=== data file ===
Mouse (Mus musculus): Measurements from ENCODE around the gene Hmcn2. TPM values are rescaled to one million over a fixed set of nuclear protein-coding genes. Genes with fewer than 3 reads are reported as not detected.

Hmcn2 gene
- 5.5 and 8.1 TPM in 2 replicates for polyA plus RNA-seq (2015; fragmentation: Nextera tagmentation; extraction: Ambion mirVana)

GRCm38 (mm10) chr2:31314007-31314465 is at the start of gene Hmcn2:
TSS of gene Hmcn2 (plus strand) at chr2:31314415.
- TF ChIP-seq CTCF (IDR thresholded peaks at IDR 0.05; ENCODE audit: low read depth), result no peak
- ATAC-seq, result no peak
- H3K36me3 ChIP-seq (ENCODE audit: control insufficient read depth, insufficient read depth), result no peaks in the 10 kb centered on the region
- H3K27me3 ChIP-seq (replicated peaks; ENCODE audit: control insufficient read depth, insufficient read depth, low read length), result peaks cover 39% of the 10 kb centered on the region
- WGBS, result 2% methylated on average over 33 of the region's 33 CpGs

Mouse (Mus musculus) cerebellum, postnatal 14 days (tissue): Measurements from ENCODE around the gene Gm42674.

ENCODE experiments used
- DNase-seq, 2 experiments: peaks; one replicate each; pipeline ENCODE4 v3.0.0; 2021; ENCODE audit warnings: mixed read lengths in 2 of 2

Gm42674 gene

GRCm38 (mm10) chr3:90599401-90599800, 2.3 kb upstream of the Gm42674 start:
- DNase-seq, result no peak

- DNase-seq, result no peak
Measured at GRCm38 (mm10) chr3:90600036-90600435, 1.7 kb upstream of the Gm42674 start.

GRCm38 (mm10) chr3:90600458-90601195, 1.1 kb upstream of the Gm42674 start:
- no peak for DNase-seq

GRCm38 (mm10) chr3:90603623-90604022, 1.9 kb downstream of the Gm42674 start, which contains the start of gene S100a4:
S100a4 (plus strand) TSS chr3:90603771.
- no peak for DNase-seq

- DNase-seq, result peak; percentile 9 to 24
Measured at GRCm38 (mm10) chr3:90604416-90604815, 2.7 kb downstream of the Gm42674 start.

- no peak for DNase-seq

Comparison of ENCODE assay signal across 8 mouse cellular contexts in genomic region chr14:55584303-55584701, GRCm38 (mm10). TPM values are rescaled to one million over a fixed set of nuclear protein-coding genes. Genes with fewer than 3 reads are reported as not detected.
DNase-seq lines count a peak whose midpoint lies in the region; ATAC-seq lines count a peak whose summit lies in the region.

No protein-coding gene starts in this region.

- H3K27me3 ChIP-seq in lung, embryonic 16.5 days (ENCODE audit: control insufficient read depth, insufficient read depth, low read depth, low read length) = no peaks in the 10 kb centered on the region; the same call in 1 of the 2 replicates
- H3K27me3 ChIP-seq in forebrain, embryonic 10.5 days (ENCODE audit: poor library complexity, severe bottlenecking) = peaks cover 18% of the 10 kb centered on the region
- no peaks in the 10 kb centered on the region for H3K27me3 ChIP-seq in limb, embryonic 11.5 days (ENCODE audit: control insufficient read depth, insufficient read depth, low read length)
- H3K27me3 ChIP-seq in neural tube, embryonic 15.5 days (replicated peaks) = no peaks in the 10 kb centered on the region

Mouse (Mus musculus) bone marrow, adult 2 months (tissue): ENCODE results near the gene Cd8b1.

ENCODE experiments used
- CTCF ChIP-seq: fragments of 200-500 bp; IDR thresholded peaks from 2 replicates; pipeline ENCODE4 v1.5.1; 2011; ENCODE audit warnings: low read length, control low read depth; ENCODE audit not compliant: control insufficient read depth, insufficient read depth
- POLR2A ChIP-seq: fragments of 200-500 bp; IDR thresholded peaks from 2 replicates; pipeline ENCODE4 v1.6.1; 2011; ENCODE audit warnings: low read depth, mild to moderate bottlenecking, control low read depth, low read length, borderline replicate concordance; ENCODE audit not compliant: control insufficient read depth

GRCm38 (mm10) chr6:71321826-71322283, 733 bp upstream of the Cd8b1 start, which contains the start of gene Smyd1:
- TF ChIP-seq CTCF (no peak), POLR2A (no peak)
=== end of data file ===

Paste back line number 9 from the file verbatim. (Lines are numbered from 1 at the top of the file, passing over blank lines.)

- H3K27me3 ChIP-seq (replicated peaks; ENCODE audit: control insufficient read depth, insufficient read depth, low read length), result peaks cover 39% of the 10 kb centered on the region